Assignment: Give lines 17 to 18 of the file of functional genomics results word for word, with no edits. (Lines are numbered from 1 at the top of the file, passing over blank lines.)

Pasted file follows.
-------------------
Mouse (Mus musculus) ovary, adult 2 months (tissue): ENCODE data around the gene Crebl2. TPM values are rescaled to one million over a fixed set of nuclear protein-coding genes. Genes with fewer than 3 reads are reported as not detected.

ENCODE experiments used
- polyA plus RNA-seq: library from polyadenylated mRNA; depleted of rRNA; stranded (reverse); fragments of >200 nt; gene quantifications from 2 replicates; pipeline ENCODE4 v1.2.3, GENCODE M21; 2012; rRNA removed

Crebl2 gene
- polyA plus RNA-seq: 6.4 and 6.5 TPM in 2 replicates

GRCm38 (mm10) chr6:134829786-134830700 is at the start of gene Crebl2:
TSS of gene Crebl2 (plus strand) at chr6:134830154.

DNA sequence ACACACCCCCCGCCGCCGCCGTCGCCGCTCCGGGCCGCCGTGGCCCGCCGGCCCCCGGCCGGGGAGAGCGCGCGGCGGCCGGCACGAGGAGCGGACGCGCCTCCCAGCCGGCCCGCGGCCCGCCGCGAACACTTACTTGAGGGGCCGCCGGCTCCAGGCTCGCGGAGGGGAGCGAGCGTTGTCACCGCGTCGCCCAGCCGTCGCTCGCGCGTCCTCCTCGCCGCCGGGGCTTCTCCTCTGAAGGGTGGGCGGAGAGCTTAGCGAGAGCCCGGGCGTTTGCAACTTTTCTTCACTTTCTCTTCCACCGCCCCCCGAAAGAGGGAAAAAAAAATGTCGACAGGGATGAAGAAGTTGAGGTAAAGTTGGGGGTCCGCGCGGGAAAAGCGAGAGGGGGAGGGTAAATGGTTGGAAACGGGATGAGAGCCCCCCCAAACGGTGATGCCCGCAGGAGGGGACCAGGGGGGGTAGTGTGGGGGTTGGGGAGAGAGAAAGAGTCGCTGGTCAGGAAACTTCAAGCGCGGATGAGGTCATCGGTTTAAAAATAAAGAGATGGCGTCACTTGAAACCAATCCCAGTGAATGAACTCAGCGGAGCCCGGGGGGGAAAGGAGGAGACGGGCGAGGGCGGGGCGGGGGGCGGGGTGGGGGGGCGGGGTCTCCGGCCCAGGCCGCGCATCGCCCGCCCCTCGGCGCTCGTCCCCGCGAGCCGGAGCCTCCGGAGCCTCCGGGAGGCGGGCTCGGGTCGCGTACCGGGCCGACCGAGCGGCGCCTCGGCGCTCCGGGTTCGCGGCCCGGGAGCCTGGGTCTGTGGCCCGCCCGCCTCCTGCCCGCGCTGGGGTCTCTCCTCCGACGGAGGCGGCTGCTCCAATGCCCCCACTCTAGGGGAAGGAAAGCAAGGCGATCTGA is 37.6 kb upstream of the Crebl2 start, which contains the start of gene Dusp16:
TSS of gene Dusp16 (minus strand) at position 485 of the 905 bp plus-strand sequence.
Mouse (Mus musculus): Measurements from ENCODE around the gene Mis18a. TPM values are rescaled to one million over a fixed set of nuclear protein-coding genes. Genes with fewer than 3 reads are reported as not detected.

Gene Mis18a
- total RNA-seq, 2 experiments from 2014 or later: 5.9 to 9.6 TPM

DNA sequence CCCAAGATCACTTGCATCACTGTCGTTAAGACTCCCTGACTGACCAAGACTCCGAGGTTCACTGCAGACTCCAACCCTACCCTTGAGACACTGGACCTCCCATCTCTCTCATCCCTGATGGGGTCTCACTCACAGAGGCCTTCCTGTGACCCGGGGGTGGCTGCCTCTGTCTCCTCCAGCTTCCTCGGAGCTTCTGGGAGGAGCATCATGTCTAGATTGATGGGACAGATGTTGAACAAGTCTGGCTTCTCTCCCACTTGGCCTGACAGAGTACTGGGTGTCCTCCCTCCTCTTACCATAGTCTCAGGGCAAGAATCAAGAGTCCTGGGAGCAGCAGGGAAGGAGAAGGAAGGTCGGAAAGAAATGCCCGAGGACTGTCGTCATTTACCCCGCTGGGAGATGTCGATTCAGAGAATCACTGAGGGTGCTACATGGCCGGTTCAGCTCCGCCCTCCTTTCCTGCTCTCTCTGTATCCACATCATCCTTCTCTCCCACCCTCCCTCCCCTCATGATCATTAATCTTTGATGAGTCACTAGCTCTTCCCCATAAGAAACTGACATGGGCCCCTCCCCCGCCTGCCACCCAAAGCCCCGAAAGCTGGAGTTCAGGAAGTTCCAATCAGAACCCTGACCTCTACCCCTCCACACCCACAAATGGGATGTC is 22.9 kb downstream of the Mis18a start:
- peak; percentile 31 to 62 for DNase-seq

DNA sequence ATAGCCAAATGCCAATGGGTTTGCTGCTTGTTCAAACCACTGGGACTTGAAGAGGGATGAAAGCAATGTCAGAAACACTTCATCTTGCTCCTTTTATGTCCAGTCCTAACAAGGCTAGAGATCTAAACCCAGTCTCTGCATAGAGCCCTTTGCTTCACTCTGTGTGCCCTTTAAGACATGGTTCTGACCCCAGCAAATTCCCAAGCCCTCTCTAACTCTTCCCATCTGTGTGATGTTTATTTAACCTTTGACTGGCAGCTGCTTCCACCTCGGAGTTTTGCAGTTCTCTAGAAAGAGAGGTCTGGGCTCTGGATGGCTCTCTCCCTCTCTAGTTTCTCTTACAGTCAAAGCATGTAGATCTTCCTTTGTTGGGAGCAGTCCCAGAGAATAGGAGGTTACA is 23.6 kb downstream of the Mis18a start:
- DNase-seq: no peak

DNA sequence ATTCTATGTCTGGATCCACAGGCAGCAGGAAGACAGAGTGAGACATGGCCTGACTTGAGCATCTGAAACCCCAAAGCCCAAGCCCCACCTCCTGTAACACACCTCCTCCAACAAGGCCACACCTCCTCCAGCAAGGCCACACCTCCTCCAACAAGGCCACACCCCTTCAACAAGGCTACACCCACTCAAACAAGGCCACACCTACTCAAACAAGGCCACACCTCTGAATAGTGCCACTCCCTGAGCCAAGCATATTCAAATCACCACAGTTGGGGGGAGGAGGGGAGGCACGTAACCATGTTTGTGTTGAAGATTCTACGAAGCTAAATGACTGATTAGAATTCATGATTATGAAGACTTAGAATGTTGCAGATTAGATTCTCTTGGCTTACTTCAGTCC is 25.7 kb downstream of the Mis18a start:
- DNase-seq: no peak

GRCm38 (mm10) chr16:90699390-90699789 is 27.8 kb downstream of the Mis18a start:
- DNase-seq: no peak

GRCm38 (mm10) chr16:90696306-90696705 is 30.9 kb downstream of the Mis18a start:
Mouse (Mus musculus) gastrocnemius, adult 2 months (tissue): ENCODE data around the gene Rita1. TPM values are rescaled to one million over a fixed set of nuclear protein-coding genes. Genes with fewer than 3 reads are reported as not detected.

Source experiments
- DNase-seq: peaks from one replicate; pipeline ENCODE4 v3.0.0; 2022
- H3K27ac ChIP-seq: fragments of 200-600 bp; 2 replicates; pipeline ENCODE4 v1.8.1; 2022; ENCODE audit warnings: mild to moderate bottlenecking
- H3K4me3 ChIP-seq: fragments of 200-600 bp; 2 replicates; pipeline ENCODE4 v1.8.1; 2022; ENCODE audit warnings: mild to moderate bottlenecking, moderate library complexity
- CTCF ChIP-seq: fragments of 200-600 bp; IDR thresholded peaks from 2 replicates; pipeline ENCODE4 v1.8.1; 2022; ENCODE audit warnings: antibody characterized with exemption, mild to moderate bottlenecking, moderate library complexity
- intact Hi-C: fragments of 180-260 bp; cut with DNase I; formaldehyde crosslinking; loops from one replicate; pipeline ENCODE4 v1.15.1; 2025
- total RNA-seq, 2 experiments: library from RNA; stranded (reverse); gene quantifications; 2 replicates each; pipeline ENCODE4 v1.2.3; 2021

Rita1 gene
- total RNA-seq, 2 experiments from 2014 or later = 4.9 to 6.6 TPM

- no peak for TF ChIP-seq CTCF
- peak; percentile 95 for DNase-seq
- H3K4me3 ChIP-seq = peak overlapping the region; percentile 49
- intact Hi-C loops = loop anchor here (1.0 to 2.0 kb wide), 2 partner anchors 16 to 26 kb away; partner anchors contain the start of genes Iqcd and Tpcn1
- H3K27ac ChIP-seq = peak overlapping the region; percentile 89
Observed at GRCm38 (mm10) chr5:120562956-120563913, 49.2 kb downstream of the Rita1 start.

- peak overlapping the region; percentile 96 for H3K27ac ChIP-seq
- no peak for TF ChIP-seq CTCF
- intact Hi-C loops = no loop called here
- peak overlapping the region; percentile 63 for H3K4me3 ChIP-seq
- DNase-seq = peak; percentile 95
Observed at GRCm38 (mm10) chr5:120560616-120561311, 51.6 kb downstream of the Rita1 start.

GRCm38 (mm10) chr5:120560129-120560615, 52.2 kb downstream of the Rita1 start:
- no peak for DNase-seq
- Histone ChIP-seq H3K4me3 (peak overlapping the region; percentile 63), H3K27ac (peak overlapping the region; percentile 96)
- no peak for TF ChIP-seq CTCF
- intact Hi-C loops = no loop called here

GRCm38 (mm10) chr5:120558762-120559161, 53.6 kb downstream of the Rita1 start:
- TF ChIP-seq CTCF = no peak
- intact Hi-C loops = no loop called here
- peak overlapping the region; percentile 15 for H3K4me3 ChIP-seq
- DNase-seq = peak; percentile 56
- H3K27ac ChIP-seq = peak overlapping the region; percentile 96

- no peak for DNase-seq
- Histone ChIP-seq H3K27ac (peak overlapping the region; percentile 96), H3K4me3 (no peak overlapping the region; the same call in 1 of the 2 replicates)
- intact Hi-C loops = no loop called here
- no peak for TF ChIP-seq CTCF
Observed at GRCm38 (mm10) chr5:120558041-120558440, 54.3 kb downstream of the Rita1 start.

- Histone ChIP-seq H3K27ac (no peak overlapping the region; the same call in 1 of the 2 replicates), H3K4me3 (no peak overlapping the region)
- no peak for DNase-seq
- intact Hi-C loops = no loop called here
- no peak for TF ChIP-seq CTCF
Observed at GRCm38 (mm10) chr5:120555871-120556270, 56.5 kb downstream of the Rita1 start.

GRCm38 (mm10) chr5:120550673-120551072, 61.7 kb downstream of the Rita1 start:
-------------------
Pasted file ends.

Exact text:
DNA sequence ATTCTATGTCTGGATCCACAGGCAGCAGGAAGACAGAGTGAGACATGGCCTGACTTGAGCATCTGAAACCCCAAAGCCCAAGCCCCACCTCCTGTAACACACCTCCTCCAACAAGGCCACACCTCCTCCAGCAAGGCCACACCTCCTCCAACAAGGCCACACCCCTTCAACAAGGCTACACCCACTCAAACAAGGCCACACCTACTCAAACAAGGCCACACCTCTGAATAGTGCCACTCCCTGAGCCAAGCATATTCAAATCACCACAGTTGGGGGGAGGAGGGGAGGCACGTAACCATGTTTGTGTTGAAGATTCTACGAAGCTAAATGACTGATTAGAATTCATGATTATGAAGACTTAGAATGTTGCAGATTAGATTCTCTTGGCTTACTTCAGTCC is 25.7 kb downstream of the Mis18a start:
- DNase-seq: no peak